To do that, you go to the Zoning Map (sorry, you probably need Silverlight to do that, because it is 2018), and see what zoning district applies to the spot of land you care about. Just open the map, zoom/scroll to your location and click the property, a table with zoning on it should pop up (I circled in red):

Then you need to go to the comprehensive list (7 documents, 400+ pages) of zoning districts to see what the specific rules are. All this to say, there is no single rule, but a set of rules and local exemptions apply, so everything I say here is general and the only relation it has to your specific case is that it almost certainly doesn’t apply to your specific case. Zoning is complicated.

In generality, for single family homes the “side setback” is 10% of the lot width or 5 feet, whichever is less, but never less than 4 feet, although it may be possible for some non-wall to “project” into this setback in special cases. That not clear, but about the clearest case you can have.

Condo buildings vary in their zoning type, depending on what type of building they are (townhouse or small apartment building or tower?). Some fit snugly in a Townhouse or Commercial District designation, others are “Comprehensive Development Districts”, which are stand-alone zoning rules developed to support a specific development at a specific site – and therefore have an address attached to them. The nearest one to where I am sitting now is the one I clicked on in the map above, which is CD-20: Comprehensive Development District (246 Sixth Street). This was put together in 2008 to permit a 16 storey residential tower with commercial “live-work units” at grade, now called 258 Sixth Street, just to complicate matters. It has no set-back requirement at grade, but setbacks above 9.14 metres (i.e. starting on the fourth floor) of 2.5m at the streetscape sides (to reduce the “mass” of the building as it appears from the street), 14.2m at the rear and 7.1m on the neighboring-building side (both to reduce the proximity to current and potential future residential buildings).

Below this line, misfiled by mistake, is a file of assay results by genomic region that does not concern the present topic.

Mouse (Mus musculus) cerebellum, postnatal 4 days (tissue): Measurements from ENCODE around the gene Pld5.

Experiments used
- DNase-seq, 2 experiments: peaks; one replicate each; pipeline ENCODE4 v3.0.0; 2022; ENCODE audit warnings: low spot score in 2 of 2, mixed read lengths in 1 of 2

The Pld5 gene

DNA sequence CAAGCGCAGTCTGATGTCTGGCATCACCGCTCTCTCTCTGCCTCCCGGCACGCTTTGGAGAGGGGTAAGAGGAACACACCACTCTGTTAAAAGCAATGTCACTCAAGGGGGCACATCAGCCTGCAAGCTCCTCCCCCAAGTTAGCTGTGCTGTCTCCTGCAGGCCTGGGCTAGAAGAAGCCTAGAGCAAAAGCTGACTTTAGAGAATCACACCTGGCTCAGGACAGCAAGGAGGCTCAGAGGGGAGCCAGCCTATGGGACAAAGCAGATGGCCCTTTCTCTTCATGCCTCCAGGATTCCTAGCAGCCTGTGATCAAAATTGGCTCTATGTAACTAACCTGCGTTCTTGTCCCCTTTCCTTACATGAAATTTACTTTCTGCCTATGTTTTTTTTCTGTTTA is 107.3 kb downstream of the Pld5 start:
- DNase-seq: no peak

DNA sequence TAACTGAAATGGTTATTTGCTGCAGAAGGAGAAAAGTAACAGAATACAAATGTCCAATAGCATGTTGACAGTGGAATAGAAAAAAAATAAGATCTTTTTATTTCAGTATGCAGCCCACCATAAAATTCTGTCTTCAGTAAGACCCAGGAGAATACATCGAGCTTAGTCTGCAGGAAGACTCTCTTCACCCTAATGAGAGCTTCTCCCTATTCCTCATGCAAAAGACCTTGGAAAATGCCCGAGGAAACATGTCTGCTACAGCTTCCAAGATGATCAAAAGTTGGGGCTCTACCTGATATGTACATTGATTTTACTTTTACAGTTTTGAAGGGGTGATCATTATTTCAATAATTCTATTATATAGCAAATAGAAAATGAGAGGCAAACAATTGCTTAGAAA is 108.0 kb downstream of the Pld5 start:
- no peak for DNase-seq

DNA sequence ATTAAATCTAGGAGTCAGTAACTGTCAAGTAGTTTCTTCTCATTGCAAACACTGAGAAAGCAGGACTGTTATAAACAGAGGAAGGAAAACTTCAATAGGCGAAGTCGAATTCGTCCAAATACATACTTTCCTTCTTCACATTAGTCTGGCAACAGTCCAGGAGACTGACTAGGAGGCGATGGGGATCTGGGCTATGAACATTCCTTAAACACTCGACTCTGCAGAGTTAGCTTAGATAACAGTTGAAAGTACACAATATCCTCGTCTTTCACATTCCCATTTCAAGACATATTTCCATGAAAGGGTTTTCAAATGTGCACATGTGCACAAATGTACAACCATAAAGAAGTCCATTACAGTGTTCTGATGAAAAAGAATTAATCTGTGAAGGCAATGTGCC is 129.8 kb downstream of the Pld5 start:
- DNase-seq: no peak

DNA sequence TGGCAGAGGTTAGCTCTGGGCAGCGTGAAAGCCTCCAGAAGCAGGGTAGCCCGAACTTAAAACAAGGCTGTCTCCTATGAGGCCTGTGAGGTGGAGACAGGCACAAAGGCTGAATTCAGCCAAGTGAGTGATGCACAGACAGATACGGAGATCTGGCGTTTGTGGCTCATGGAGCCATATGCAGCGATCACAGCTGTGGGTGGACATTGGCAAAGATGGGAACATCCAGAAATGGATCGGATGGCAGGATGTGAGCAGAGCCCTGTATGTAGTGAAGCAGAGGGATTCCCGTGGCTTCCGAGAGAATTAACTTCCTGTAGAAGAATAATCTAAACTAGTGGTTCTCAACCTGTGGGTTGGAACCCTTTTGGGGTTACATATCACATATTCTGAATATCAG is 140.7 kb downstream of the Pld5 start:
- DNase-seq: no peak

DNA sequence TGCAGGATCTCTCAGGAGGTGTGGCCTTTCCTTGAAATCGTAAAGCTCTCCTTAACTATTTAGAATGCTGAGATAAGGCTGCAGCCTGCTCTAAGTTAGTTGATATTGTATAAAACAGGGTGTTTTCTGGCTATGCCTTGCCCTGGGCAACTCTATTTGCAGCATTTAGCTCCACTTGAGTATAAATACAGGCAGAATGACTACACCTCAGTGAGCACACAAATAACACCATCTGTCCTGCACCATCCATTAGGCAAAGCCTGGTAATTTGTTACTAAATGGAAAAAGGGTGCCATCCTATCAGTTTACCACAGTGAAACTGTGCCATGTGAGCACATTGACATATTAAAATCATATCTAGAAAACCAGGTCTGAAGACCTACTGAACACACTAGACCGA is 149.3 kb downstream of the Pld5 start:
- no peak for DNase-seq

When you look at the building you can see that the lower part of the side was build, as most commercial buildings are, to butt up against a future adjacent building, while the upper parts are built to provide a bit of space between future residential areas:

The reality is that the fixed rules are more commonly treated as strong “guidelines” based on best practices. For example, the general practice for towers is to have more than 30m between the “towery” parts of towers, and in commercial areas the best practice is to have no space between buildings at grade in order to create a cohesive, attractive, and safe commercial frontage, where gaps don’t make any planning sense (like this spot I recognized recently in downtown Port Coquitlam but failed to take a photo of, so thanks Google Street View):

Every Comprehensive Development District has its own character, as does each neighbourhood. Its shape and form of any planned building is impacted by the buildings that are adjacent to it and by the future vision of the neighbourhood based on longer-term planning guidelines like the Official Community Plan. However, all of these guidelines can be overruled by bringing a Development Plan and appropriate Zoning Amendment to Council and convincing Council there is a good reason to vary from the guidelines. Sometimes this means placing a tower towards one side of the pedestal in order to reduce the viewscape conflict with an adjacent building, sometimes it means the increasing the size of a setback in order to provide some community benefit like improved pedestrian realm or emergency vehicle access. These are the complicated maths that often require months or years of negotiation between our planning staff, the landowner, stakeholders and the community.